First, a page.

A woman from the Indian state of Telangana has died in London in what her parents say are suspicious circumstances, according to local reports in India.
Thirumalagiri Swathi, from the Hanamakonda district of Telangana, was reported by her husband to have died after “falling into the sea”.
Swathi’s family however, have accused her husband Sripathi Rajesh – a software engineer working for IBM in London – of causing her death due to differences over dowry.
According to local news reports, Swathi’s parents and relatives are staging a protest outside Mr Rajesh’s house in the Machli Bazar area of Hanamkonda.
Swathi’s parents told one local newspaper that the couple had married in November 2016. They claim that Swathi had given Rs 3.5 million (approximately £40,000) as dowry.
The parents add that Mr Rajesh and his family however, were not satisfied with the dowry payment.
Speaking to the media during the protest, Swathi’s parents claimed that their daughter had complained about the “physical and mental harassment” she suffered at the hands of her husband and had said she wanted to return home to India.
The final communication between Swathi and her family took place on 2 October. Two days later Mr Rajesh is said to have called to inform her family that she had died in hospital following her fall into the sea.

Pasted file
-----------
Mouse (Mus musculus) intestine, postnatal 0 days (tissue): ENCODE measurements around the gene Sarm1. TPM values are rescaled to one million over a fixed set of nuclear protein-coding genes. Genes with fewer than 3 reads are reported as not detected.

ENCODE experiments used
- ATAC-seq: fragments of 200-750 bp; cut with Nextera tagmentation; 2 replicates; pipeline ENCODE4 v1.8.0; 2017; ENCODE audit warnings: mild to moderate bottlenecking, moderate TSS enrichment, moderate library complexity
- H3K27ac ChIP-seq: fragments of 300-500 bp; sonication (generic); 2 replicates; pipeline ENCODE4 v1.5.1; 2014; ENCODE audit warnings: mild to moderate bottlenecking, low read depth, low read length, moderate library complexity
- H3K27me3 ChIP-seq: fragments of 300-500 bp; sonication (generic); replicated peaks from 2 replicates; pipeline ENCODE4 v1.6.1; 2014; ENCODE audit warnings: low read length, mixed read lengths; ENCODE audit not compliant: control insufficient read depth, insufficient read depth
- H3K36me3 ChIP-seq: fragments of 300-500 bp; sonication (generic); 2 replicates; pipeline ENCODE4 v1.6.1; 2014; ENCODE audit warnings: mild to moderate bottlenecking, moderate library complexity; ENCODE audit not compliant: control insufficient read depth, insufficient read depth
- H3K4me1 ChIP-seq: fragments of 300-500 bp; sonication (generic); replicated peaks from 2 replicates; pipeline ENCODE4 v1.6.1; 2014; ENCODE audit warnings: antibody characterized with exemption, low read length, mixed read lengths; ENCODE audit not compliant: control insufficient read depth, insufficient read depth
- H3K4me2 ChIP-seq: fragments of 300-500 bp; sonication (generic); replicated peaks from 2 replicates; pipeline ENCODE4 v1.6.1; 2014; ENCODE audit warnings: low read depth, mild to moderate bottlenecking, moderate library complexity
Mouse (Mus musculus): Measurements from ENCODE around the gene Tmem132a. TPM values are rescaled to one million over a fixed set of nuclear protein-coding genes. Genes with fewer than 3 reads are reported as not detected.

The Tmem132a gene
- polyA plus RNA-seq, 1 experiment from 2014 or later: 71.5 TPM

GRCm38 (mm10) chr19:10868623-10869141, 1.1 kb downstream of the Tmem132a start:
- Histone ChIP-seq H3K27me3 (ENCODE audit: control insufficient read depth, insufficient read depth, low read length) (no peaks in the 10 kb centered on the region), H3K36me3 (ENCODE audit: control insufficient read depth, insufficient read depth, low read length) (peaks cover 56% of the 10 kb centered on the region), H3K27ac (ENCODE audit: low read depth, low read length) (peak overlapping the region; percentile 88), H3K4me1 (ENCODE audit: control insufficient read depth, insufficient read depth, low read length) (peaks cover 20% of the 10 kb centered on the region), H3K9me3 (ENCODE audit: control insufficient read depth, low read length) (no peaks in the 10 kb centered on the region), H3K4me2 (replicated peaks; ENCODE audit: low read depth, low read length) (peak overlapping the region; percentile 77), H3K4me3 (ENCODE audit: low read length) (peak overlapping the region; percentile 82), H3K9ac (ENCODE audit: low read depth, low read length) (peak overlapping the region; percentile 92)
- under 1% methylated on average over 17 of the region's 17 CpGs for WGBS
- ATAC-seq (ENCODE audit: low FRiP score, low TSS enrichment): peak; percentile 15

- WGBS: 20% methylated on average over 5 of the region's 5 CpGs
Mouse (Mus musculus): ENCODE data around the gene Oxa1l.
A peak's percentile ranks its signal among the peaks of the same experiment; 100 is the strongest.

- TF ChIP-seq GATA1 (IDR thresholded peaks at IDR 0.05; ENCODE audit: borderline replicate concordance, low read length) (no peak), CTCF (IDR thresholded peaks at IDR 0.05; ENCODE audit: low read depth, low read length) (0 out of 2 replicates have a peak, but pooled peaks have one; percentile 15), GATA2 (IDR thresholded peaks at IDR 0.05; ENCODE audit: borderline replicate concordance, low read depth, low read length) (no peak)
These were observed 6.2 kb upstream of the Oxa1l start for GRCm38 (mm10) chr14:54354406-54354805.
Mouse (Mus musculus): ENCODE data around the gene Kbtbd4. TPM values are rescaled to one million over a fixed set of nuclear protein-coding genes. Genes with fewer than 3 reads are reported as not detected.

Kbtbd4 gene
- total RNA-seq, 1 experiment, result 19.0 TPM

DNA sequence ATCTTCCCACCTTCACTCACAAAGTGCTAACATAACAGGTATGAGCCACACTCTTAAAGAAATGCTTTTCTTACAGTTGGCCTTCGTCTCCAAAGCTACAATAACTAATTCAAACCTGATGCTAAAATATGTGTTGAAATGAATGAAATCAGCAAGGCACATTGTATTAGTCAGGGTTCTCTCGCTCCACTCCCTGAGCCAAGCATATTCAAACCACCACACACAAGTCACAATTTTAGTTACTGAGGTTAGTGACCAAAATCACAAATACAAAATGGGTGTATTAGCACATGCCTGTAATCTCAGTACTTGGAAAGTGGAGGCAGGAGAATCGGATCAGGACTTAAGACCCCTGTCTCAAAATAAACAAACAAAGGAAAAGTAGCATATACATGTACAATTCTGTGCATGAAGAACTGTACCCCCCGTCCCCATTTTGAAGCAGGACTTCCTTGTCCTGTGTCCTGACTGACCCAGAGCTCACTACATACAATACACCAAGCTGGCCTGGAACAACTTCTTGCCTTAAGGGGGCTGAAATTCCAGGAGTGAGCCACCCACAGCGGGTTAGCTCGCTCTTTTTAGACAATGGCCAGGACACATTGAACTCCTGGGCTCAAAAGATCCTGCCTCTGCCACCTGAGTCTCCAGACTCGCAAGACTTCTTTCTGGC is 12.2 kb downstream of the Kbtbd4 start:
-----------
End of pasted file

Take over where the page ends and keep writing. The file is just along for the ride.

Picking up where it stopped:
No other details about her death have been made available and authorities in Britain are yet to make public any information about Thirumalagiri Swathi.
The payment of a dowry, which is outlawed in India but is still widely practiced, is a constant source of tensions between couples and families.
The size of the payment depends on a variety of factors, such as whether a potential groom is an IT worker and works abroad, which can drive up his “price” considerably.
One campaign group, Indian Ladies in UK (ILUK), which campaigns on behalf of women who have fallen victim to abuse due to dowry issues says the practice is particularly widespread in regions such as Telangana.
“We have dealt with so many women from this particular part of India who have been driven to suicide, who have been harassed, abused and often abandoned in India because the husbands or the husband’s family is dissatisfied with the amount of dowry paid by the girl’s family”, said Poonam Joshi, founder of ILUK.
“It is a particularly pervasive problem in Telangana and Andhra Pradesh. Whilst we don’t have the details of this particular case, it has all the hallmarks of someone who has fallen victim to this scourge”, Ms Joshi added.
The UKAsian has reached out to Mr Rajesh for comment.